Skip to main content

Regional Soybean Aphid Update: August 3, 2018

The joint MN-ND soybean survey map provides a regional perspective on where aphid activity is most significant. Scouting is important before making any treatment decisions. 

Here are the summary of observations for Aphids/plant estimated for scouted fields over the past two weeks. Fields in the central area are reaching threshold and are justifiably being treated. Some of those treated fields have been in our survey fields.

The next two MN survey maps illustrates aphid numbers for each production field scouted as a pie chart. Scouts estimate populations on each plant sampled, placing a tally mark in the estimated # of aphid / plant range.The pie chart indicates the % plants observed within a range. 

Any pie charts showing orange and red indicate those fields had plants with aphids into the 100's. The more orange to red, the greater the percent plants with larger numbers of aphids.These maps were created Friday, July 27 and August 3, respectively. Note that the symbols overlap each other. The symbol for the more heavily infested fields will always be layered on top in the graphic and not hidden.

Aphid updates and other important crop updates can also be found at Southwest Minnesota IPM Stuff Newsletter prepared by Bruce Potter, UMN Extension IPM Specialist. Subscribe or follow the link to read his updates. 

Treatment Decisions:  Pyrethroid Resistance Complicates Decisions 

Be sure to scout fields BEFORE making a treatment decision. Avoid the temptation to treat below threshold numbers because it is "cheap", or for convenience or ‘insurance’; this is bad management. Insecticide resistance means management will no longer be easy or cheap.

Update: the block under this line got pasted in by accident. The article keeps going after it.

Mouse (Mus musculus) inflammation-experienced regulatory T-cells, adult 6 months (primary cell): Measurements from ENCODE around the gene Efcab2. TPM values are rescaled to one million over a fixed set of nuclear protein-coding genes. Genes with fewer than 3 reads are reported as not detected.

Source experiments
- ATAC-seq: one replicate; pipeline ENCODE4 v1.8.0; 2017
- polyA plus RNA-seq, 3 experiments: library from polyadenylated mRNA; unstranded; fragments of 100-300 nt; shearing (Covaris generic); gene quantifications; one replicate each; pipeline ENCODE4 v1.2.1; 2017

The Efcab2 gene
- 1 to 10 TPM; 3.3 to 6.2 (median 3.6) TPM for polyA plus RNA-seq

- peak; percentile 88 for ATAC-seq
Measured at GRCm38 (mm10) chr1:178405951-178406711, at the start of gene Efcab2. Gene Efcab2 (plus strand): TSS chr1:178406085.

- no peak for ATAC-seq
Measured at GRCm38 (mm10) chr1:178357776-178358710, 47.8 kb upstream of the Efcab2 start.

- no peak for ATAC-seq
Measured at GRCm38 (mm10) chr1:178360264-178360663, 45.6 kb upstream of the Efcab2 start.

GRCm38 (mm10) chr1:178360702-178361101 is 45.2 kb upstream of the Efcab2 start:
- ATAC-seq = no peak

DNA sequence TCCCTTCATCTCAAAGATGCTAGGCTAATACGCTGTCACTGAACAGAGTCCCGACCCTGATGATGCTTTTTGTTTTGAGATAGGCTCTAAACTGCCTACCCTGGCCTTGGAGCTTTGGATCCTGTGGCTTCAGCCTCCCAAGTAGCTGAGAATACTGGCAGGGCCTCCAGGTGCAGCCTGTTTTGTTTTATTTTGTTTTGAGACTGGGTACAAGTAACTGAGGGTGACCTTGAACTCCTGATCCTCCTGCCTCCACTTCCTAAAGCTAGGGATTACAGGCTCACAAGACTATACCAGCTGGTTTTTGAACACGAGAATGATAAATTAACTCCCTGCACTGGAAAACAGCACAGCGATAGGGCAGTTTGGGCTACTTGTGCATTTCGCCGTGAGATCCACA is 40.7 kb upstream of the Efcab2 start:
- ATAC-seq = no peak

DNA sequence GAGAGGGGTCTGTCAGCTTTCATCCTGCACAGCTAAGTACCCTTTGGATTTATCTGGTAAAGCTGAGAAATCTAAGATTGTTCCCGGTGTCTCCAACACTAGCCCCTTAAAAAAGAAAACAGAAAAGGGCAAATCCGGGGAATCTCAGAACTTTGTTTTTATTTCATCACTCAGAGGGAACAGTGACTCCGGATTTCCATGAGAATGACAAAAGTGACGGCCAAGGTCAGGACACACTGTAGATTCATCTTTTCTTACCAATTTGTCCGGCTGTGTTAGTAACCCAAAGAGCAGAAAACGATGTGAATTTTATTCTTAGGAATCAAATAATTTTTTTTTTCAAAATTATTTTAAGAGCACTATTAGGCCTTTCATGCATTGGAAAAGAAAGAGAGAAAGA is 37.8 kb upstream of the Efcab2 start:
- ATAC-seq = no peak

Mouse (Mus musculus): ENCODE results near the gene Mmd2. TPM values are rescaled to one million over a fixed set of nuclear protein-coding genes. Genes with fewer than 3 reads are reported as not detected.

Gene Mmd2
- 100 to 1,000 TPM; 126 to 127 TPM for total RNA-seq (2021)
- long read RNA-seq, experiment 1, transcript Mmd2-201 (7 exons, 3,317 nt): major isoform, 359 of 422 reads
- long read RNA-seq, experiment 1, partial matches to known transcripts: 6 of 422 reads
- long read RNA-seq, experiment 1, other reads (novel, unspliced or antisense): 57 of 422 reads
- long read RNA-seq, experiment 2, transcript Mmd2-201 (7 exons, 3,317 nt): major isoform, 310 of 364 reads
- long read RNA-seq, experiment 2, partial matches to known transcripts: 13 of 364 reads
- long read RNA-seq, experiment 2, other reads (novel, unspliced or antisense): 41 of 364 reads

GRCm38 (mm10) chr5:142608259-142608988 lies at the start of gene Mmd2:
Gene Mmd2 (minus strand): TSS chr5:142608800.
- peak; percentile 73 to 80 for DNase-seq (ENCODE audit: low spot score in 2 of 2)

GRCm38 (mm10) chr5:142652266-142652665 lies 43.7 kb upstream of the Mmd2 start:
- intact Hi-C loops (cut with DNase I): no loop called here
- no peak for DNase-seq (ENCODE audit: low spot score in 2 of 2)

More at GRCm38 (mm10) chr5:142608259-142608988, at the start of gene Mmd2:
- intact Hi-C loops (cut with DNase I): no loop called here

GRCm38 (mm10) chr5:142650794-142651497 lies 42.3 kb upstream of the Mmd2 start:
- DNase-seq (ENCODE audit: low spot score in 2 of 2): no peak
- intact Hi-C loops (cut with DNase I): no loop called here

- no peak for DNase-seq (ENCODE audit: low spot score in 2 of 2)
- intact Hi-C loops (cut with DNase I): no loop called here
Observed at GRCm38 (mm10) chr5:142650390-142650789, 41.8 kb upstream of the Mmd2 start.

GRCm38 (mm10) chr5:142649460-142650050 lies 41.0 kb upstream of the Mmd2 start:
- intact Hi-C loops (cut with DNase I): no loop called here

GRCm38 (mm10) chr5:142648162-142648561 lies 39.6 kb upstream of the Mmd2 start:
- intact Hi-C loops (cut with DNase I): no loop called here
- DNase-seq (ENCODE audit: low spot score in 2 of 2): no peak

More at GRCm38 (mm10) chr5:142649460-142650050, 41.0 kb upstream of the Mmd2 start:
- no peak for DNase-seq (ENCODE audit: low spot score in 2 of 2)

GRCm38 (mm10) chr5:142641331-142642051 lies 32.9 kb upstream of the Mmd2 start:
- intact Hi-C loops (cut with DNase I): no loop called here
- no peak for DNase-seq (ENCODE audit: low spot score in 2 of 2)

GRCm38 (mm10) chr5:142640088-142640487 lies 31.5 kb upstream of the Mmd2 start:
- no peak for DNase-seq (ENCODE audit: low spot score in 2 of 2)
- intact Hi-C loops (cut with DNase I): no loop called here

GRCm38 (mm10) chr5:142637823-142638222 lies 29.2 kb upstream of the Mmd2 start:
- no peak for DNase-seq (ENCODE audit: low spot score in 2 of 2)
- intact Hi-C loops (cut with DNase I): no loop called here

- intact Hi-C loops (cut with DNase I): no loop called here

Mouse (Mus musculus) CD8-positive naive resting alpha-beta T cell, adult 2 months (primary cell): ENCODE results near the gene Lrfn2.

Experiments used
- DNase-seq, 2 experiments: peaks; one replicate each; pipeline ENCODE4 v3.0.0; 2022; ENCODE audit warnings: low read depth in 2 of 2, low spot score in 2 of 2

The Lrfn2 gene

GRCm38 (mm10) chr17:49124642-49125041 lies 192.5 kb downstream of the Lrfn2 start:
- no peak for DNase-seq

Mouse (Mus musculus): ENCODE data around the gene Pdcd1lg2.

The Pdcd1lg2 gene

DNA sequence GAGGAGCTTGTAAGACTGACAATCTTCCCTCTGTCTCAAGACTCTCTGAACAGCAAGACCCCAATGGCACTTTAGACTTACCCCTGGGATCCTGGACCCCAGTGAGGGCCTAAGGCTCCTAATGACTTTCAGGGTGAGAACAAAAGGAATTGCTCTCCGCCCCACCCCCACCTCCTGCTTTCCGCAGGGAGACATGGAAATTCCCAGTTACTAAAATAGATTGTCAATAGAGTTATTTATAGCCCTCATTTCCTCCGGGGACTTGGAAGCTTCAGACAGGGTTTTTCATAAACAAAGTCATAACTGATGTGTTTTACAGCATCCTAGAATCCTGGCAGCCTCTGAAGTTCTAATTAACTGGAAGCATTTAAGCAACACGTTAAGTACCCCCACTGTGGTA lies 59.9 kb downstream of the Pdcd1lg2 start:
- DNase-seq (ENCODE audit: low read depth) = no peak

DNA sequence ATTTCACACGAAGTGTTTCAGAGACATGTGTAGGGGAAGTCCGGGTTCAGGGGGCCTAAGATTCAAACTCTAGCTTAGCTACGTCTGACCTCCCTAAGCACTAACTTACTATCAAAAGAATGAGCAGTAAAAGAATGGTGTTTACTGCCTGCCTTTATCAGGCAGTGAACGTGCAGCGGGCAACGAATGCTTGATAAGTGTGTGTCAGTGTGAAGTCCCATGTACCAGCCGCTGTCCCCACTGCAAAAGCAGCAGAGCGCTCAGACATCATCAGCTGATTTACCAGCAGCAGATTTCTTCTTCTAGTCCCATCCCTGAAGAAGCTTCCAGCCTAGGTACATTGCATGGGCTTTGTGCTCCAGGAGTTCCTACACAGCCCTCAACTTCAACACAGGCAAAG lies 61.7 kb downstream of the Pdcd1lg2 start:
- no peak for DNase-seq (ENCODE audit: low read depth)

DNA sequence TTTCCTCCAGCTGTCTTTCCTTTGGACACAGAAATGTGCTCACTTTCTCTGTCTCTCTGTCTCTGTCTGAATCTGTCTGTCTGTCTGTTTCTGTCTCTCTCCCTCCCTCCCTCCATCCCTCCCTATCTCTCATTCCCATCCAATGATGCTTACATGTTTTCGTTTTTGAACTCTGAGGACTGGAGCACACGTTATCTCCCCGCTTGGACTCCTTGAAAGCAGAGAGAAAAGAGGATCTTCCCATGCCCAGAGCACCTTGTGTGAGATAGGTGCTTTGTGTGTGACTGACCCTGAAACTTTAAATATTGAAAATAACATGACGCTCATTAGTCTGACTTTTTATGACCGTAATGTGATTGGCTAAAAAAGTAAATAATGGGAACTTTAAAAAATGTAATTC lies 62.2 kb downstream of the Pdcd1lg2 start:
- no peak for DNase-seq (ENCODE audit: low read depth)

These non-threshold-based approaches have put us in a difficult position. You should have heard or read plenty of information this winter about Pyrethroid Resistance in soybean aphid. Insecticide treatments place selection pressure on the population to find survivors. Treating frequently increases the likelihood that you find those survivors sooner. 

Control problems with Pyrethroids are being reported in areas where applications are being made. Please review your aphid management options. 

Aphid insecticide resistance summary: 

Populations of soybean aphid resistant to pyrethroid insecticides, such as bifenthrin and lambda-cyhalothrin (Group 3 insecticides), have been detected in Minnesota over the last three years. This year, preliminary results from laboratory bioassays with soybean aphids collected earlier this week from a field near Willmar once again suggest some level of soybean aphid resistance to pyrethroids. Because of this recent history of issues with pyrethroids for management of soybean aphid, we currently discourage the use of products containing only a pyrethroid insecticide. Generally speaking, products containing a single active ingredient from a labeled insecticide group other than Group 3 are preferred over mixtures when resistance management is a goal. However, with the limited number of insecticide groups available for soybean aphid, mixtures of insecticides will likely play a role in alternations. After treating a field, be sure to scout the field after 3-5 days to ensure efficacy of the treatment. If a field needs to be retreated, alternate to a product containing a different insecticide group for the follow-up treatment. Check product labels for insecticide group numbers. For further information, see our recent publication on managing insecticide resistant soybean aphids

If a treatment decision is made, consider efforts to protect pollinators that will be active in fields at this time of year. More details are summarized at:

Print Friendly and PDF